A chemical paper published in the British journal Nature has reported a fossil of a previously unknown ape found in Germany. The ape, which lived about 11.6 million years ago in the Middle Genesis, provides new clues about what it was before it became a bipedal. Scientists have come up with a number of ideas to explain the origins of ancient human bipedal walking and ape-like hanging movement, but fossil evidence has been lacking.
For example, there is a view that ancient human bipedal walking originated from a quadptered animal that would have feet on the ground, similar to an existing monkey, or from a quadphered animal that was more inclined to hang its movements – most similar to an existing chimpanzee.
This time, Madeleine Bohm, a researcher at the University of Tibingen in Germany, and colleagues described a new ape called Danuvius guggenmosi, whose fossilized limb bones are preserved intact.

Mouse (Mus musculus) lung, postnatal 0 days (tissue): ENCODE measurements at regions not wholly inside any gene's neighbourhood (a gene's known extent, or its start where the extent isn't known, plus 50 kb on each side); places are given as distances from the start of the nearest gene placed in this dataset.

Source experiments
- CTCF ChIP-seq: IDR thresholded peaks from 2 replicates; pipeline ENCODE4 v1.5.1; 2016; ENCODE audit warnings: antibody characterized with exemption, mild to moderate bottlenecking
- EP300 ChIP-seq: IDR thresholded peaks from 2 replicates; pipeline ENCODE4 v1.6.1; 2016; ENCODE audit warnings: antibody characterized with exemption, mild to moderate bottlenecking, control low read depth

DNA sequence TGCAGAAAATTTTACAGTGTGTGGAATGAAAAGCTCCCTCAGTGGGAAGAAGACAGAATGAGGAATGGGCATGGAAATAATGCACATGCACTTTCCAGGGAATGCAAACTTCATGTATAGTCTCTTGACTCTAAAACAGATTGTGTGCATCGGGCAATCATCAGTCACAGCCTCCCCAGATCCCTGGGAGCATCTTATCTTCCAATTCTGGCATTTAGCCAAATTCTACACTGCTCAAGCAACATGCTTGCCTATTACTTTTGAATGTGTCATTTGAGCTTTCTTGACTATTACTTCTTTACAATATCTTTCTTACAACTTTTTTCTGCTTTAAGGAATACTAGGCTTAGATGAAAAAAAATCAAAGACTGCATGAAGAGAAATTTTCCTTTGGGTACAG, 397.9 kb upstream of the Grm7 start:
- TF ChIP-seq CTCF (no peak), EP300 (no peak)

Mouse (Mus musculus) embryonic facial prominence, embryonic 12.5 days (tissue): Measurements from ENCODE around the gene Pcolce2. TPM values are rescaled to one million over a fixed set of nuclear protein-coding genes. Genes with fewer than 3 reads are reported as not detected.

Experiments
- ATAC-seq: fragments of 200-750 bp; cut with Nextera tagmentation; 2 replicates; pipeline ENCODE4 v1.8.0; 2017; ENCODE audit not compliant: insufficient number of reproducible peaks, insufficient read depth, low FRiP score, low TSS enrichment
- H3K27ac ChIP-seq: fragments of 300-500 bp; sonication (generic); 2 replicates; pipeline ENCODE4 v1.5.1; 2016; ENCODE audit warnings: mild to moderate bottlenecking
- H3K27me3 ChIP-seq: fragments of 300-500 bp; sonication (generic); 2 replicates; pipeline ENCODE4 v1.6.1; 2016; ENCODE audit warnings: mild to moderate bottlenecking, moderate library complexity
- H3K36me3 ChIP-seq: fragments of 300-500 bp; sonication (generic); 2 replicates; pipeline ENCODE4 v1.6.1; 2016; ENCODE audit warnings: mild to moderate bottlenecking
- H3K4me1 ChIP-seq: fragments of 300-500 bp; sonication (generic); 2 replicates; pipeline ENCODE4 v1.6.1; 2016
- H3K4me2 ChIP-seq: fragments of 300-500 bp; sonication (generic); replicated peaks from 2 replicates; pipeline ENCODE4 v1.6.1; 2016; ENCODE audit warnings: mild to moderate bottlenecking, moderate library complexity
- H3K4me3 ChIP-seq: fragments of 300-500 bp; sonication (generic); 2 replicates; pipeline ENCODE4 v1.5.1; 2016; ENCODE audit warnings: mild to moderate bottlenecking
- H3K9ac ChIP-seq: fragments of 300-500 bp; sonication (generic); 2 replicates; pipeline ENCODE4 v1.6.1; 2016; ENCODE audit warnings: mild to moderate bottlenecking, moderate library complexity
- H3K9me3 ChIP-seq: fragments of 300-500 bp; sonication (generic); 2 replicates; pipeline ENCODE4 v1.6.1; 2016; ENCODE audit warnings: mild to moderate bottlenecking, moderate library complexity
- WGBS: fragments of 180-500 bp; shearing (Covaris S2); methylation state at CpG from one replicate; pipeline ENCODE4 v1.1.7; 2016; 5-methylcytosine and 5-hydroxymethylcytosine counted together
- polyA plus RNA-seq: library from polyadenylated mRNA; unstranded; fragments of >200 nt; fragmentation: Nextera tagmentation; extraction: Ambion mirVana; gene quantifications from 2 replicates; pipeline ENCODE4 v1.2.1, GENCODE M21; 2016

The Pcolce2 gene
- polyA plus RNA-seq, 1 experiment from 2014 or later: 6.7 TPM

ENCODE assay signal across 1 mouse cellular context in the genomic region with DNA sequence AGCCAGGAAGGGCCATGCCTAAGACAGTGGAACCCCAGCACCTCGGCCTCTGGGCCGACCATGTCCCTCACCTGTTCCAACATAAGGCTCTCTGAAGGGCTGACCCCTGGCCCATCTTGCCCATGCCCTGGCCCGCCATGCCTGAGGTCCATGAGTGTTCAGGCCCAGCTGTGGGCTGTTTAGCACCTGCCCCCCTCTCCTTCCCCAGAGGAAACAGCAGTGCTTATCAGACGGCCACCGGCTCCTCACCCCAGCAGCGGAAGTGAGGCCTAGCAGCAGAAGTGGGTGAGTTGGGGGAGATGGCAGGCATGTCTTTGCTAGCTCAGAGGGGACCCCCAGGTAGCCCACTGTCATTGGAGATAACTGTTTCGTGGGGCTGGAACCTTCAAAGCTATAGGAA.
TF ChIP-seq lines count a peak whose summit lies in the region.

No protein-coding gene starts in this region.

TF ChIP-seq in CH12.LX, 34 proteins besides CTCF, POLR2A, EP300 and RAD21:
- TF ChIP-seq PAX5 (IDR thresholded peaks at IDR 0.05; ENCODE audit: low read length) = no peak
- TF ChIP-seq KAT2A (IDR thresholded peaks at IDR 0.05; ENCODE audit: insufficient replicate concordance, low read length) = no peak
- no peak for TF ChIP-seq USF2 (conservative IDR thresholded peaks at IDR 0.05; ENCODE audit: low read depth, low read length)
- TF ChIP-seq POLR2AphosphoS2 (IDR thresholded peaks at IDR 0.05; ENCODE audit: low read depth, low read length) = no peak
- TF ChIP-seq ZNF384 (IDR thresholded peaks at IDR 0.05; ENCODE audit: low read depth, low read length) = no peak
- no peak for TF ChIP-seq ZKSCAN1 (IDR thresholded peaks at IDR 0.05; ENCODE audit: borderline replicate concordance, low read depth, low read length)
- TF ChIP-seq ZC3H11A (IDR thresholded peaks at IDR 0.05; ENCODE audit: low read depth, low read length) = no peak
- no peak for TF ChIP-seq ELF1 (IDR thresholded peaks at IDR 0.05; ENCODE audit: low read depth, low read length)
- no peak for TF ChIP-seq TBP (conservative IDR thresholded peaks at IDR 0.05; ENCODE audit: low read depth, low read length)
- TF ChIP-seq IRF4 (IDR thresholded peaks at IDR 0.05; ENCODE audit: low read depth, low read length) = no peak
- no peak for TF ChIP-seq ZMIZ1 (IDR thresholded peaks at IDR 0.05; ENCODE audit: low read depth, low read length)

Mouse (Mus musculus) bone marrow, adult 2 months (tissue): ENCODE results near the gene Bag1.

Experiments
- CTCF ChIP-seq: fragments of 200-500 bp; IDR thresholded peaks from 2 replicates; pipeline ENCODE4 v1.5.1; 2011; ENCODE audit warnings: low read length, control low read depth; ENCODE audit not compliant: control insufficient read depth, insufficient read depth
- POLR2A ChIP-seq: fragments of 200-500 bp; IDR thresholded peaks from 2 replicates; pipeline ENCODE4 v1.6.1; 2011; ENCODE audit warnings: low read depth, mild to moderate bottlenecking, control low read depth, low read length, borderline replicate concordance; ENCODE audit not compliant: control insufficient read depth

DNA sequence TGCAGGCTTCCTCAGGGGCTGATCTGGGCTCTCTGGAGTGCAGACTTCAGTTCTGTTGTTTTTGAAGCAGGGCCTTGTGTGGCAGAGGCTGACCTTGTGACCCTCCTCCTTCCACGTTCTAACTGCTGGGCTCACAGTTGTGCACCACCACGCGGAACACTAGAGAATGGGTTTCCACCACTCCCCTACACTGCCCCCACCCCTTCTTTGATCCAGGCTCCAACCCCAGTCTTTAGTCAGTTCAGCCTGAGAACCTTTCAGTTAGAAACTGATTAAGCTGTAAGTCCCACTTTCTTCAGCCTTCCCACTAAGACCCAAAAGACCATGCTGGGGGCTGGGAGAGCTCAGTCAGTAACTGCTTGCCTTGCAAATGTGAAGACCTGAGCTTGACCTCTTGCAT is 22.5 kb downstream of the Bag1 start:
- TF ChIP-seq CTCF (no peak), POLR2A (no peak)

The team believes the fossil sample semmaritans prove a new type of physical behavior, which they call “extended limb climbing.” The ape should be able to hang from a branch with the help of its upper limbs.
However, the researchers note that they are different from other apes, such as gibbons or orangutans, in that their hind limbs can be straightened for upright walking, which does not use their hind limbs as much as they use their forelimbs. The ape also has a big toe that can be grasped, meaning it walks with its feet.
The discovery of the Danuvius guggenmosi fossil reveals how apes began to walk with their hind limbs before reaching the ground, the researchers concluded.